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This nine-day, self-guided trip takes travelers to the three must-see destinations in Japan. Start with Tokyo, the best place to catch the glimpse of modern Japan, and visit Kamakura, home to numerous Buddhist and Shinto shrines.Then take the bullet train to Osaka and explore the city at your leisure. Stay there for a night before heading off to the erstwhile Japanese capital city of Kyoto, the city of temples, shrines and gardens. Learn more about Japanese history and culture before the tour comes to an end.
We will provide you with a detailed tour organizer created specifically for this trip and a seven-day JR Rail pass. Plus, there will always be someone on the other end of the phone to answer your queries. For more details, please go through the itinerary below.
Narita International Airport
3 Hours Before Flight Time
Your airport pickup will meet you at Narita International Airport (assuming your flight arrives after 8:00 am and before 9:30 pm) and will take you to your hotel in Tokyo by public transportation. They will validate your seven-day JR Rail passes (ordinary class), make seat reservations, answer your questions and hand you your pocket internet device to use during your trip. They will also hand you a rechargeable transportation card to use on non-JR trains with 2,000 yen initial credit for each traveler. The train from Narita Airport to Tokyo Station takes approximately one hour. You are free after checking into your hotel.
Tokyo is home to approximately 12 million people and can be a bit overwhelming for first-time visitors. Beneath this surface lies a city of contradictions: ancient temples and shrines next to high-tech department stores; traditional festivals held in modern neighborhoods; and peaceful Japanese gardens below intelligent skyscrapers. For its size and sprawl, Tokyo is an incredibly safe, efficient city with a low crime rate and trains running on time. It is also a vibrant metropolis overflowing with many fascinating sights, sounds, and experiences for you to enjoy.
Kamakura is a short train ride from Tokyo. There are 65 Buddhist temples and 19 Shinto shrines in the area, most of which were built hundreds of years ago. Kamakura became the location of a shogun government in 1192 AD because it was surrounded by wooded hills and the sea, making it easy to defend against attack. Today, Kamakura is a busy seaside resort town and its old wooden houses, temples and shrines make it a wonderful place to visit. Near Kamakura lies the sacred island of Enoshima. Here visitors can take in the various sights of the island and escape from the hustle and bustle of Tokyo. You will use your JR Rail pass for transportation to and from Kamakura but other transportation and entry fees are not included in the tour price. The train from Tokyo Station to Kamakura Station take approximately 55 minutes.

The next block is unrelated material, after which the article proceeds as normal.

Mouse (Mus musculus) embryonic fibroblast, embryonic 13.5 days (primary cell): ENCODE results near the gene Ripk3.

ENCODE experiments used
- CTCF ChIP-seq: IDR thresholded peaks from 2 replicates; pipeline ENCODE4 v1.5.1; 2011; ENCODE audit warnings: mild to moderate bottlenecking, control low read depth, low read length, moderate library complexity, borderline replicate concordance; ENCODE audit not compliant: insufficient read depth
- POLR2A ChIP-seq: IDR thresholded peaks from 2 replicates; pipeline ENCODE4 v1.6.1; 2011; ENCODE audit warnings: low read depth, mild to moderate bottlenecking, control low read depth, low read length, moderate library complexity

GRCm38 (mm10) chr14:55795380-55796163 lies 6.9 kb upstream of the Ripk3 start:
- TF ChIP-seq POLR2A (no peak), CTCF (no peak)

Time to head for Osaka. The people of Osaka are widely known for their outgoing spirit and friendliness and the local dialect has been adapted as the standard by stand-up comedians and actors. Osaka’s regional cuisine is thought to be the best in Japan. The bullet train and subway journey from Tokyo to Namba Station in Osaka takes approximately two hours and 30 minutes.
Today you will travel to Kyoto, the former imperial capital of Japan. This is the city where the traditional Japanese ‘high arts’ flourished. Tea ceremony, calligraphy, poetry, philosophy or religion, Kyoto is the number one place to visit. Numerous temples and shrines are located throughout the city and walking along its canals, next to traditional wooden houses, and through the small streets really gives you an idea of the ancient Japanese imperial culture. Kyoto is also famous for its crafts: textile, kimono and pottery. Although there is very much to see and do in Kyoto, even a short-time visitor can begin to appreciate what this ancient capital has to offer. The trains from Namba Station in Osaka to Kyoto Station will take approximately 45 minutes.
You have a full day today to explore the many sights of Kyoto. Some sights that you may wish to visit include Fushimi Inari Dera Temple with its winding mountain pathway lined with red torii gates and kinkakuji (golden pavilions) with its golden centrepiece and gardens. There is so much to do an see in Kyoto that you will never get bored.
Nara is located in the central west of Honshu, the main Japanese island. Formerly known as Heijo-kyo, this city occupies an important position in the history of Japan as the first capital from 710 AD until 784 AD. During this period, a large number of shrines and temples were erected under the protection of the imperial family and aristocrats. However, when the monks in the surrounding hills started gaining too much influence and eventually tried to seize power, it was decided to move the capital to Heian-kyo, nowadays known as Kyoto. Many of the temples built at the height of Heijo-kyo, like Todai-ji and Horyuji temples, are currently registered as world heritage sites. Both Japanese and foreign tourists visit the city to see these temples, to walk among the free-roaming deer in Nara’s parks or to visit some of the beautiful scenic mountains surrounding the city. The train from Kyoto Station to Nara Station will take about 45 minutes.
Today you will take a bullet train past Mount Fuji back to Tokyo. On arrival in the Japanese capital city, you can visit some of the sights you missed during your first visit if you want to. Traveling to the top of Skytree would be a great way to take in the entire city.
Today is your final day in Japan. Your tour organizer booklet will let you know what train you need to take to catch your flight back home.